Help - Search - Members - Calendar
Full Version: Soviet-Russian Venera 1962 to 1982 spacecraft
Unmanned > Inner Solar System and the Sun > Venus
For an article on the Soviet-Russian Venera program, I'm searching some high-resolution photos or schemas of the spacecraft themselves (Orbiter and Lander, especially the latter).
I have some photos but mostly low resolution and I'm searching good (color) photos showing the Venera 9 - 10 - 11 - 12 - 13 and 14 landers.
Can anyone help, maybe with photos taken in the Russian musea?
Thanks in advance,
QUOTE (PhilCo126 @ Jan 18 2008, 04:25 PM) *

Great Link Phil !
I fell in love with the "Perspective Image" of Venera-13. The one with Horizon ! Great Stuff rolleyes.gif

Great link and superb scale model !!!
QUOTE (PhilCo126 @ Jan 19 2007, 01:55 PM) *
For an article on the Soviet-Russian Venera program, I'm searching some high-resolution photos or schemas of the spacecraft themselves (Orbiter and Lander, especially the latter).

Not exactly what you are asking for, but perhaps pertinent to point out that the
Smithsonian Udvar-Hazy center (a must-see, 15 mins from Washington Dulles airport)
has a full-up VEGA spacecraft you can take all the photos you want of...
O.K. great to know, it has been 6 years since I've been in NASM Washington D.C. so any reason for another visit is valid wink.gif
Some Venera hardware images here:

Thank you! Keep them coming!
Venera missions overview:

Question: Did the main parachute of the Venus lander have 3 or 4 parachutes?
Clicking the ‘Landing Sequence’ reveals 3 main parachutes:

While this Russian website shows 1 large main chute just before landing:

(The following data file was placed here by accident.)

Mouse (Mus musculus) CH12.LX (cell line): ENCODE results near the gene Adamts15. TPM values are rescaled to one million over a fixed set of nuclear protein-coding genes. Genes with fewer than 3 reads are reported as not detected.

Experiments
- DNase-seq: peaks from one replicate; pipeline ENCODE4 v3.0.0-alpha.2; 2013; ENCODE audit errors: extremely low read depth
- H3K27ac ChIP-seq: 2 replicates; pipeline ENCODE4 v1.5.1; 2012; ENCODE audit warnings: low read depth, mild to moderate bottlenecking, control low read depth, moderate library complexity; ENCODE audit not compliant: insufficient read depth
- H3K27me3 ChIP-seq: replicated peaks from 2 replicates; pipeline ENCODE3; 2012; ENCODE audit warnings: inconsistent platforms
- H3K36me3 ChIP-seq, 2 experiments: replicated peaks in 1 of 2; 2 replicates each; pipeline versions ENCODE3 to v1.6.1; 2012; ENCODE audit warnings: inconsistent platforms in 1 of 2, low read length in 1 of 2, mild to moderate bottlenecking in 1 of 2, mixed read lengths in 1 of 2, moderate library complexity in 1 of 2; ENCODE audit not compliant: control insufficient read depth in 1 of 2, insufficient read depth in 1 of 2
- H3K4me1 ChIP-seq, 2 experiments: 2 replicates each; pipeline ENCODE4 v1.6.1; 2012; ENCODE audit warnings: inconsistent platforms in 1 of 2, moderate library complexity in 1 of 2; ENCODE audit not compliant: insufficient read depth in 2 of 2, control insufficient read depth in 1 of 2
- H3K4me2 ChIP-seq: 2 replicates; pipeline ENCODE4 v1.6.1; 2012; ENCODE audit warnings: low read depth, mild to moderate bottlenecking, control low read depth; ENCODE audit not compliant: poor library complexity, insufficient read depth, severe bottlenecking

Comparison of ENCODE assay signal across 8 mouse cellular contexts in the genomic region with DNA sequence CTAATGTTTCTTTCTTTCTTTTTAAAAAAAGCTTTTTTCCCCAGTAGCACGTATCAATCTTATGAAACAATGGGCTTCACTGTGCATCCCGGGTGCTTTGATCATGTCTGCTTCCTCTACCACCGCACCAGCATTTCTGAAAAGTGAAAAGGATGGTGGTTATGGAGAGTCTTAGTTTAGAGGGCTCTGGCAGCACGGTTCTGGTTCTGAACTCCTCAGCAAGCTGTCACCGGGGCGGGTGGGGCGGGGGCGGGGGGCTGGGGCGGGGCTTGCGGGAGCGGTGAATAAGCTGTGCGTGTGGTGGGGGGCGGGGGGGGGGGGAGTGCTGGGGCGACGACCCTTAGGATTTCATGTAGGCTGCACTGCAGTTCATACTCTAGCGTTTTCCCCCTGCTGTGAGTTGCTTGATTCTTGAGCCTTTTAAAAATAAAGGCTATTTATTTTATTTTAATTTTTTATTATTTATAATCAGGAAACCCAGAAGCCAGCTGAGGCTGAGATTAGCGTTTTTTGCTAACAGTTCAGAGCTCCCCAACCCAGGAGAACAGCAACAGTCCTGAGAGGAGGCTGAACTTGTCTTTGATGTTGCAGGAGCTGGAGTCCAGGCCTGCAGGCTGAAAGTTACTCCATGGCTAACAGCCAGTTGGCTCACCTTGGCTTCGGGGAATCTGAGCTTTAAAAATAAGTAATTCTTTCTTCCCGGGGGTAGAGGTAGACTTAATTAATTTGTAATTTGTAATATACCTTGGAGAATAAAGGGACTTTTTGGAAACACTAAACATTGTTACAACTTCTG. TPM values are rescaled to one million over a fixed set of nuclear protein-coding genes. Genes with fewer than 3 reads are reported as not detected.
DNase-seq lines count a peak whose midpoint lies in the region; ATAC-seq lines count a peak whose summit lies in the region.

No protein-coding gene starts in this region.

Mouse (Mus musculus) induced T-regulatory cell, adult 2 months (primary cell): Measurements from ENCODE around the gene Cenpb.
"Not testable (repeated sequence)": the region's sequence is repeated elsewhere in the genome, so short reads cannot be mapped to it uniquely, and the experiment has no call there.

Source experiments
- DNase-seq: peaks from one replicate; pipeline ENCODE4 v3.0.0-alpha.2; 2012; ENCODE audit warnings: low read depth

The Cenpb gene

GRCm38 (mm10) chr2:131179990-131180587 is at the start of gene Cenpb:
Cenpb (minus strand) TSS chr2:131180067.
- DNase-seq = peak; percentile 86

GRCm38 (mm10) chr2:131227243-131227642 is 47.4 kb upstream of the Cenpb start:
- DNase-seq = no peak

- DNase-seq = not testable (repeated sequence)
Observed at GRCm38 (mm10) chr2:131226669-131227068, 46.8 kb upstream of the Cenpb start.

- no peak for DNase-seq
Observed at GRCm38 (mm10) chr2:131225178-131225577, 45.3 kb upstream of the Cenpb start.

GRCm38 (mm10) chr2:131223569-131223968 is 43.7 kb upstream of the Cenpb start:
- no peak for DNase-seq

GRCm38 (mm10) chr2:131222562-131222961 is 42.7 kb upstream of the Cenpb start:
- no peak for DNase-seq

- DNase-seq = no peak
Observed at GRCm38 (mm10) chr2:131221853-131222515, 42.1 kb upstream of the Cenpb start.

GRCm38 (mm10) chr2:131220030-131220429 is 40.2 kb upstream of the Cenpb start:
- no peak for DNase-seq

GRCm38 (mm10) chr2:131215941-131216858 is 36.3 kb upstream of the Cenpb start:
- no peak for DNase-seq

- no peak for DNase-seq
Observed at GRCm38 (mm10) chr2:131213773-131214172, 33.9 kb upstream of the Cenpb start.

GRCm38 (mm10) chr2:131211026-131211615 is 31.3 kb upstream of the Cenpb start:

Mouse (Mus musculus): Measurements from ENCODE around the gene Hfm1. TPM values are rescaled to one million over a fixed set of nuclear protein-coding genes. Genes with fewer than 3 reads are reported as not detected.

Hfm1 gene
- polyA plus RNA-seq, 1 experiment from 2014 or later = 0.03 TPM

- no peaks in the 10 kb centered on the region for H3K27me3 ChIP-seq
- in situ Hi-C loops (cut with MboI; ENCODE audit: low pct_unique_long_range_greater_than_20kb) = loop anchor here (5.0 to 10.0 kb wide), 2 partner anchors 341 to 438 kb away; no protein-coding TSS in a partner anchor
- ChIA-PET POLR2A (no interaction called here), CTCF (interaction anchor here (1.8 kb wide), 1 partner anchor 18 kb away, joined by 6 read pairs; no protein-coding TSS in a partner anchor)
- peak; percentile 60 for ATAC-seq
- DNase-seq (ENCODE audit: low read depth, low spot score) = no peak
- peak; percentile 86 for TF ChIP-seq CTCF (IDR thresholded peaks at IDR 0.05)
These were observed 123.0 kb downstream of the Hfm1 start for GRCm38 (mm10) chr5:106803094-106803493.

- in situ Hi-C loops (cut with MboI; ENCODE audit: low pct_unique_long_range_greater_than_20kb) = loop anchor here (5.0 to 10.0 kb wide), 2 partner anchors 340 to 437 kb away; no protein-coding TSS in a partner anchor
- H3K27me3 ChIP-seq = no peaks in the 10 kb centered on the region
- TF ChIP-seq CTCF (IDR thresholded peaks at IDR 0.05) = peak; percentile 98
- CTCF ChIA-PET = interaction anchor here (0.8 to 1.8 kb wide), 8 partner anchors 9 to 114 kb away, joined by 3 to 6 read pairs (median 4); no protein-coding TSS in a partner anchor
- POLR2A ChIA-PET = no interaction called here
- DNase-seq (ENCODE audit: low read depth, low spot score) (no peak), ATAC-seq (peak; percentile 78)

IIRC Venera 9 and 10 had three parachutes and later landers only one
Those Venera were amazing spacecraft indeed.
Some questions:
What is the size of the lander?
Would it been able to float?
Why did these land close together?
In fact, during the first Venera missions ( Venera 1 in 1961 to Venera 8 in 1972 ) the 'lander' was simply a bowl-shaped capsule and only 7 and 8 made it to the surface, although Venera 4 to 6 made succesful atmospheric measurements. The Russians were trying out several pressure-limits for their first veneras.
Landing into a liquid surface (there's no water on Venus) could have been an option I guess, as 1960s planetary scientists only had an idea of the Venusian surface by Radar measurements from Earth, although these may have excluded liquid surfaces?
The early bowl capsule weighing 400 kilograms could probably float but the later lander certainly lot as those had a weight of 700 kilograms.
Landing close together is linked to the fact that the Venera missions were 'flown' in pairs and arrived in the same weekly period at the cloudy slowly rotating greenhouse world wink.gif
So the Venera pairs landed at similar longitudes as the planet rotates very slowly ( a day on Venus (244 Earthdays) is longer than a year on Venus (224 Earthdays) ).
In attchment a drawing used by scale modelers with approximate dimensions of the later Venera landers.
Before Venera 4 (the first attempt to make a landing) it was already known that Venus had a temperature of at least the boiling point of water, so no one was concerned with vehicles floating.